What is digital transformation?
Digital transformation is nothing more than the renovation of a business primarily based on technology.
4 wrong beliefs about digital transformation
1. It’s all about acquiring technology
While technology plays a key role in any digital transformation process, it is not just about acquiring the latest computer model or the most modern piece of software.
When facing a process of technological renovation in a company, no matter its size or turnover, the following key elements must be considered:
- It has to be an investment and not an expense, for which the return has to be measured in terms of time and cost savings in business operations.
- It must lead to a change in the way employees work and in their functions/tasks
- The related productivity improvement must lead to a relevant gain in the company’s competitive position
- It entails the possibility of providing better customer service and encourages continuous training among employees
2. It’s only for big companies.
A very characteristic reaction of small businesses is to think that digital transformation is not for them, but something for big companies.
The reality is quite different:
- all companies will have to adapt sooner or later. No matter how much they resist the evolving technology always comes to them
- the evolution of technology in recent years has made its cost perfectly affordable for any company so it can no longer be used as an excuse to avoid transformation into small or even self-employed companies
- regardless of size, the use of technology always stands out from the competition
- small is no longer the same as traditional, the Cloud has brought a democratization of technology that enables the use of technology to be tailored to the needs of each company.
3. It is just about selling the same products or services online.
Many companies continue to believe that being up to date with technology consists of displaying on their website the content of their printed brochures, leaflets or catalogs together with their contact details (address, email, telephone number, etc.) and updating their content with each passing season.
- “I already have a website” does not imply having a digitally transformed company if its content has not been updated for more than 1 month.
- “My son has created a Facebook profile for my company” doesn’t mean to have a digitally transformed company either as long as the Facebook page of my company is managed in the same way as my personal page but with less dedication.
- Transforming a company digitally not only involves offering the same products or services online to regular customers but also delivering new products that you never knew you could sell to new customers that you never knew you could have.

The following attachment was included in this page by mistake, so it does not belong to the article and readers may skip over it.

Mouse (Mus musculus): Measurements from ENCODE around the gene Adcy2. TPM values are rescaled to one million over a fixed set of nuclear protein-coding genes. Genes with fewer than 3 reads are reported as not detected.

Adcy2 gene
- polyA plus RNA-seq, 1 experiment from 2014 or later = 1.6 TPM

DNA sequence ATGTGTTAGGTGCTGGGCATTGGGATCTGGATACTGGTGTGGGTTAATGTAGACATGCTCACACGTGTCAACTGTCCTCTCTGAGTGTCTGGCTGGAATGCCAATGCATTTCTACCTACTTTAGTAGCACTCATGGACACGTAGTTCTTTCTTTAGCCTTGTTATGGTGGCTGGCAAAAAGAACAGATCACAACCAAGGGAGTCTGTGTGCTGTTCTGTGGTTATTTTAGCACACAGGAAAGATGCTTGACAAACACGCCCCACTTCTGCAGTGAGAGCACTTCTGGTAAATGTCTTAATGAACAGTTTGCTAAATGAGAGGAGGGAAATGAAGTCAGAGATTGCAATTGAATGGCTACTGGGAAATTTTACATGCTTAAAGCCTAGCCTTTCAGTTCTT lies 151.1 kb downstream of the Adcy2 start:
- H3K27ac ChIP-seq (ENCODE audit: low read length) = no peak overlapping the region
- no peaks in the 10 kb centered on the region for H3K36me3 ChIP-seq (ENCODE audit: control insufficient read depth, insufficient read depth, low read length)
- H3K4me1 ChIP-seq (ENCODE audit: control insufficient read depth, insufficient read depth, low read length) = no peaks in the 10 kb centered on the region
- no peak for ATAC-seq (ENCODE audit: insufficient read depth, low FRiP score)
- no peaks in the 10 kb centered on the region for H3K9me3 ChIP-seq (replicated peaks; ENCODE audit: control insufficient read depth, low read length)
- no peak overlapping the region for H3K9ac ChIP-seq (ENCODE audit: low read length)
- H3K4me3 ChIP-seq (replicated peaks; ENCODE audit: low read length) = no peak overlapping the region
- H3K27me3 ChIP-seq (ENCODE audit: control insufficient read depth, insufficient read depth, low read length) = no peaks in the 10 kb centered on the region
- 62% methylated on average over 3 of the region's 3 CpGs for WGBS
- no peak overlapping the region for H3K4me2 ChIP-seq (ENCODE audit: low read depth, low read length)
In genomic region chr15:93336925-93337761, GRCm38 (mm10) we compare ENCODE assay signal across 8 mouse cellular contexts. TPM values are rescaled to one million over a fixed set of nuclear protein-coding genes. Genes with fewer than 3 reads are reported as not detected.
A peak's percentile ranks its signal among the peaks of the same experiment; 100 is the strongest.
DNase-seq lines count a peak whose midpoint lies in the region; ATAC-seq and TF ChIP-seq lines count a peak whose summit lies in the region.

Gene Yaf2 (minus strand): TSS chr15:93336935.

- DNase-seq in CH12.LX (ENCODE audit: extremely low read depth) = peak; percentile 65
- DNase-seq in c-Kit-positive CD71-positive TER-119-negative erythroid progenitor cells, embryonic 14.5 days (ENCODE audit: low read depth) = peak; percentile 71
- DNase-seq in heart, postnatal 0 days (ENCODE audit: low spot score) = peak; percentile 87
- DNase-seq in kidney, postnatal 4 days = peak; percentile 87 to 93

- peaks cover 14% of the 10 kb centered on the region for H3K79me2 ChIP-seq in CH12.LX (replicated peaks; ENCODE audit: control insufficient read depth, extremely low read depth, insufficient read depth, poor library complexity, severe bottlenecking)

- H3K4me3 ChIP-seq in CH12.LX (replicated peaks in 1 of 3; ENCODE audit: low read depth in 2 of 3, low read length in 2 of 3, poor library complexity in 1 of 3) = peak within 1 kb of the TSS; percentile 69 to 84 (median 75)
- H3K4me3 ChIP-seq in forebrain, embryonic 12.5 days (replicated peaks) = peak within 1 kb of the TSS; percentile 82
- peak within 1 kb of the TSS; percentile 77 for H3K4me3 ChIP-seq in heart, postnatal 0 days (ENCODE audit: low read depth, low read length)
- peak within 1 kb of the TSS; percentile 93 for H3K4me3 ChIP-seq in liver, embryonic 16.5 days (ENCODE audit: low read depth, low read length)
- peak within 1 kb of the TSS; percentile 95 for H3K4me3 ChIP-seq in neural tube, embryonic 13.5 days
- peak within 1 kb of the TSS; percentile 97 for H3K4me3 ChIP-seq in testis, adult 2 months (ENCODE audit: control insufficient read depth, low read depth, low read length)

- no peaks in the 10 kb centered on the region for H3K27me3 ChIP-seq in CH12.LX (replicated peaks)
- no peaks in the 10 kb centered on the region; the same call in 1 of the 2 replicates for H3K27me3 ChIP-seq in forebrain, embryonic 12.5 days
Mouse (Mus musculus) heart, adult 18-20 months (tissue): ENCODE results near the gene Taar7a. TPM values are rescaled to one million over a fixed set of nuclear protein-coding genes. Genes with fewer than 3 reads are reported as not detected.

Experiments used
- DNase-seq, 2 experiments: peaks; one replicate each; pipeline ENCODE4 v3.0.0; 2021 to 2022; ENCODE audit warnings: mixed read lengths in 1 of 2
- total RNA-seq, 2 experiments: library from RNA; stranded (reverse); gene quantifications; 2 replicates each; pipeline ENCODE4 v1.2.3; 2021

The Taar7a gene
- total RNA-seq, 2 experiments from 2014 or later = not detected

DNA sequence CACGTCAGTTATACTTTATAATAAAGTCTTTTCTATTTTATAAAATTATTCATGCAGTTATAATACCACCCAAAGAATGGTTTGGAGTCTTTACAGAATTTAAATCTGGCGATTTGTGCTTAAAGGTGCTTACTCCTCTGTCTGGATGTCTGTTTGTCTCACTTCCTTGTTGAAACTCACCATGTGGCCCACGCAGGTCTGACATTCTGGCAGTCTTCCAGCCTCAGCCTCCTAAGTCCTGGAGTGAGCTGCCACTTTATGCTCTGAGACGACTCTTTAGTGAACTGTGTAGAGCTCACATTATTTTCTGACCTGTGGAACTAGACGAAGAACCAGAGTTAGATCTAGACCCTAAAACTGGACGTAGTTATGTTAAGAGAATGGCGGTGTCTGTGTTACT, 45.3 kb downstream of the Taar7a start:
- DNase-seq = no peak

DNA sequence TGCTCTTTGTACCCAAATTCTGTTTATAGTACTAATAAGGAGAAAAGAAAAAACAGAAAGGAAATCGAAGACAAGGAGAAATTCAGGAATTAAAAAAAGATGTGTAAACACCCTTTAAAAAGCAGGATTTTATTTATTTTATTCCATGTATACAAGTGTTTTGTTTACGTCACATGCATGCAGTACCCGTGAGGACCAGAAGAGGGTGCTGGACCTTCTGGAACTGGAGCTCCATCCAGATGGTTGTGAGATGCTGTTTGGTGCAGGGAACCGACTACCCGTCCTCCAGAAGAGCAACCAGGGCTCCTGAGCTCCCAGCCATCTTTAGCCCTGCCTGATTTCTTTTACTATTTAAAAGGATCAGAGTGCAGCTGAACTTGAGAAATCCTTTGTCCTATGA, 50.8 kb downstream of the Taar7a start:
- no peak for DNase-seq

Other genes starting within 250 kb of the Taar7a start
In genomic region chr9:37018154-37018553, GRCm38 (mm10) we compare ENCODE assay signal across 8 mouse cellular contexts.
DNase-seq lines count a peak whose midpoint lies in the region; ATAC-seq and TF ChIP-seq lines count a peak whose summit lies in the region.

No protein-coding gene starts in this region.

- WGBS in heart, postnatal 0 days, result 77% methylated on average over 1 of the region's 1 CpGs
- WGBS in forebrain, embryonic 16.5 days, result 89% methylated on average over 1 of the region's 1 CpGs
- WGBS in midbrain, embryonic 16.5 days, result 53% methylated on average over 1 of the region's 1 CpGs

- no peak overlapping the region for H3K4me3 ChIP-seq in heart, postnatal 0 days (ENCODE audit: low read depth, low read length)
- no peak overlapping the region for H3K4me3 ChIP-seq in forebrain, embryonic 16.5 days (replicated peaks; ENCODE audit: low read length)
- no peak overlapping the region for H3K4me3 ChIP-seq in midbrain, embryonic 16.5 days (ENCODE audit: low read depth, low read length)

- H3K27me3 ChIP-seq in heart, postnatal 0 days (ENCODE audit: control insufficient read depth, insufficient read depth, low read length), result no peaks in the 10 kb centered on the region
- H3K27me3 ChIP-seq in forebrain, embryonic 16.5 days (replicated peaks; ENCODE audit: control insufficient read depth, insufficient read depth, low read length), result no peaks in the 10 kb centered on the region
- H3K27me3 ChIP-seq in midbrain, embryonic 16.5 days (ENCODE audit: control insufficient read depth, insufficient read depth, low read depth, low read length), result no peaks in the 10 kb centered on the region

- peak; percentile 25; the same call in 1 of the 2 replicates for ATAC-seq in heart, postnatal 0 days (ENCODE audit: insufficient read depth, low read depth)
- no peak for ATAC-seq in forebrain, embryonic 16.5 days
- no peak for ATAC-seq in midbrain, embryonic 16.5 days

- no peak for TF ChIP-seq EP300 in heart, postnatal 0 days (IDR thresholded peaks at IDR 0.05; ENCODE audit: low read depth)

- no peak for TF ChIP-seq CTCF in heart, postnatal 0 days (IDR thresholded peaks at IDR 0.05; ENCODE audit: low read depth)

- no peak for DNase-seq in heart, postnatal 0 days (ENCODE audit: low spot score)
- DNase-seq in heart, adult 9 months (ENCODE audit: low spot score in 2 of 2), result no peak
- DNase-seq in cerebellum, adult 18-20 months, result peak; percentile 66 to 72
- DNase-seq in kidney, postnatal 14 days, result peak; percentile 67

4. It involves replacing employees by robots or electronic devices.
The idea that investing in robots or other digital devices inevitably eliminates employees is not new, but it remains fresh in both employers’ and workers’ minds. While the evidence is impossible to deny, the equation more technology = fewer employees may not always be true.
The primary reasons for opposing this widespread belief are the following:
- The use of technology enables employees to dedicate less time to administrative tasks that add little value to the work they do
- The automation of low-productive tasks makes it possible to provide a better customer service by allowing more time for effective advice.
- The more cost-effective the automation of tasks resulting from the use of technology, the higher revenue and the greater contribution to profits will be generated, making it possible to preserve more jobs and even generate new ones
Conclusion: get digital or die
Digital transformation has come to stay.
Ironically, it has first been introduced into our personal lives through mobile devices (Samgsung, Apple, Huawei, Xiaoming), social networks (Facebook, Instagram, Tinder) or online shopping sites (Amazon, AirBnB, Booking).
It is reasonable to think that changes caused by the advent of the new mobile phones that serve for almost everything now while not long ago were only used to talk on the phone, or changes that Facebook and other social networks have caused in the way we communicate with other people, or those that Amazon and other online stores have generated in our way of buying are going to reach our professional life.
It is difficult not to think that such changes will hit our working environment any time sooner than later and that companies that would resist them will experience an ever-increasing impact on their revenues and profits that will lead them to either concede or disappear. Get digital or die.